What are Primary Markets?
Primary market is the place where debt-based, equity-based or any other asset based securities are created, under written and sold off to investors. In simple words, it is a part of the capital market where new securities are created are directly purchased by the investors from the issuer.
How to Raise Capital in Primary Market?
Raising capital can happen in one of the four ways.
- Public Issue – This term refers to the company’s issuing of new securities through its initial public offer (IPO) and is “going public.” A large number of investors can purchase these newly issued securities in this open primary market.
- Rights Issue – Rights issue is an invitation to the existing shareholders to purchase additional new shares (in the proportion of their holdings) within a fixed time period.
- Private Placement of Shares – it refers to raising equity capital (not public) from selected investors like Venture Capital, Funds, and insurance companies.
- Preferential Allotment – It is the process by which allotment of shares is done on a preferential basis to a select group of investors.
As noted above, such a market where companies can issue new securities to raise external capital, and investors get their first chance to purchase new security is called the “primary market” (also known as the new issues market).
Primary Market Examples
On 6th May 2014, Chinese E-commerce heavyweight Alibaba filed a registration document to go to public in the US in what may be the mother of all Initial Public Offerings in the US history. Alibaba is a fairly unknown entity in the US and other regions, though its massive size is comparable or even bigger than Amazon or eBay.
Reading through Alibaba’s S-1 Filing was very interesting, educating and makes me realize how big their business is and how complex is the Chinese Internet Web. I prepared a full excel-based financial model, which you may download from Alibaba Financial Model here.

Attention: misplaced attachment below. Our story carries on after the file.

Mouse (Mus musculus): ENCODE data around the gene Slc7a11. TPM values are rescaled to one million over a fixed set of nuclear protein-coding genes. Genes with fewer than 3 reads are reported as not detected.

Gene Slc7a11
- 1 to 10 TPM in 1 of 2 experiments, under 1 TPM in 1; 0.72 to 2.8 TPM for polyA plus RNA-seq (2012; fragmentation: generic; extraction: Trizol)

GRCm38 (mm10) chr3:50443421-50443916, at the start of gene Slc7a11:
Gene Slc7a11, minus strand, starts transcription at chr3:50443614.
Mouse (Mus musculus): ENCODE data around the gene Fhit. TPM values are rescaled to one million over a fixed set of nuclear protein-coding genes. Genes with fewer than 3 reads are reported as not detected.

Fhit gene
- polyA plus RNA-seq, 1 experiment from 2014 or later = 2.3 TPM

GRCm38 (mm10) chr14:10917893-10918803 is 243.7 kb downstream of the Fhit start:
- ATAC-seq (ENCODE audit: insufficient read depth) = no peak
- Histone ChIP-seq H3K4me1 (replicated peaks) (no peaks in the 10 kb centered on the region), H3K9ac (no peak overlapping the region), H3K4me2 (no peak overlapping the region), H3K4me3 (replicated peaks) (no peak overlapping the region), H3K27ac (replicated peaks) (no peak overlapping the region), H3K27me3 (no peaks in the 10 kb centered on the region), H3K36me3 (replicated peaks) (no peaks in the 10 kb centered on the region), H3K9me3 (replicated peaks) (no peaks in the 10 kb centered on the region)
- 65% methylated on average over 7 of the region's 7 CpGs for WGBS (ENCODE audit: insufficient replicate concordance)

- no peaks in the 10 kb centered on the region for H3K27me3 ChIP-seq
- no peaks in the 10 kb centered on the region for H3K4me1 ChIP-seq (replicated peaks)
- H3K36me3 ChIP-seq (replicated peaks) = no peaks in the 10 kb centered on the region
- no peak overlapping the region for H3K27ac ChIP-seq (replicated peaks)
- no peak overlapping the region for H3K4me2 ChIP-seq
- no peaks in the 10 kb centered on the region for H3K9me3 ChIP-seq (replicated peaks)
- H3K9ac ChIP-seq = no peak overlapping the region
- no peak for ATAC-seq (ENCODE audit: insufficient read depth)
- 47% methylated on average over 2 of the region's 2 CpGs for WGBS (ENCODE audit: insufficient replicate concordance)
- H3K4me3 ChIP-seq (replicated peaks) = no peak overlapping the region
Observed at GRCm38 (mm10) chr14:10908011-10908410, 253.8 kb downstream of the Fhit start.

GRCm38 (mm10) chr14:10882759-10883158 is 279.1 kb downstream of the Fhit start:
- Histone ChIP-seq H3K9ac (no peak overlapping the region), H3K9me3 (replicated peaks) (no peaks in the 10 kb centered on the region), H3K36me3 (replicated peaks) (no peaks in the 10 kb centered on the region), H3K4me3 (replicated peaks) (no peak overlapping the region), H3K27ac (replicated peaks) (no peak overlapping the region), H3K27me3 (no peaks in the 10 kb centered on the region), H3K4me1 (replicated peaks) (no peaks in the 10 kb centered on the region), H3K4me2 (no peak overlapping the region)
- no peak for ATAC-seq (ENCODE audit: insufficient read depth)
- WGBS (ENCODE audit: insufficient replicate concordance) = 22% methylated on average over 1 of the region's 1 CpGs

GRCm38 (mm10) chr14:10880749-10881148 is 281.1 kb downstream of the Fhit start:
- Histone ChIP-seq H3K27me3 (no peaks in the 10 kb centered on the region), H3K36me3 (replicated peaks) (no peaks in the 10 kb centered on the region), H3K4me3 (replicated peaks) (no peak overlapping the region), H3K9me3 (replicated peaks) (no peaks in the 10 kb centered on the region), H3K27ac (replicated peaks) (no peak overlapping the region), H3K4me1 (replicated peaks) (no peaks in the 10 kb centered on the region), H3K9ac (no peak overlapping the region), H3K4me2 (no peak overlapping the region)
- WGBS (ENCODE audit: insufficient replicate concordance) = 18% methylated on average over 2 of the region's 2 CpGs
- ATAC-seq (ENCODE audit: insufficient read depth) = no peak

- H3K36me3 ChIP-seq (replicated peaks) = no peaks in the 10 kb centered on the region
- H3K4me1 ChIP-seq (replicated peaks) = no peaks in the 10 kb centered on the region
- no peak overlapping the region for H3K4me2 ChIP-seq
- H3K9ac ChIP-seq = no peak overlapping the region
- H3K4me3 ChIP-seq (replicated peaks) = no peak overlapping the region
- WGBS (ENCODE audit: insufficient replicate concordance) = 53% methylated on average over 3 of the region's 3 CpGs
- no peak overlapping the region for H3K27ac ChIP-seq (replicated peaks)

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On 24th March 2014, Online storage company Box filed for an IPO and unveiled its plans to raise US$250 million. The company is in a race to build the largest cloud storage platform, and it competes with larger companies like Google Inc and its rival, Dropbox.
I quickly browsed through Box S1 Filing, and when I was hoping to see a Cool Blue Box, it turned out to be a diffused “Black Box.” I also prepared a quick and dirty Box Financial Model to further access the gravity of the situation and realized that Box Financials were full of horror stories. You may also want to download the Box IPO Financial Model for further details.
Functions of Primary Market
A beginner would wonder how this IPO is carried out and how the initial price of the new securities being issued is determined. The answer is the “underwriting groups,” which facilitate this process for the issuer entity. The underwriter is an important entity in the primary market which carries out the following three functions:
The underwriting group consists of investment banks that do the work of origination and price determination for a given security and then oversee its distribution directly to investors.
Securities are created in the primary market. They stay there for a small amount of time as they are sold at the stock exchange by the institutional investors who bought them during the IPO. But it is extremely important for the company that has decided to go public.
The price determination method is not different from the general concept of demand-supply balance and perceived value of the offering. However, it is equally resourced consuming, as is a product launch. But that is worth it. After all, the amount of money that the company is able to raise by going public is determined by how the primary market behaves!
Video on Primary Market
This article has been a guide to what is Primary Market, the underwriting process, the cost involved, primary market examples. You may have a look at other Investment Banking articles for more information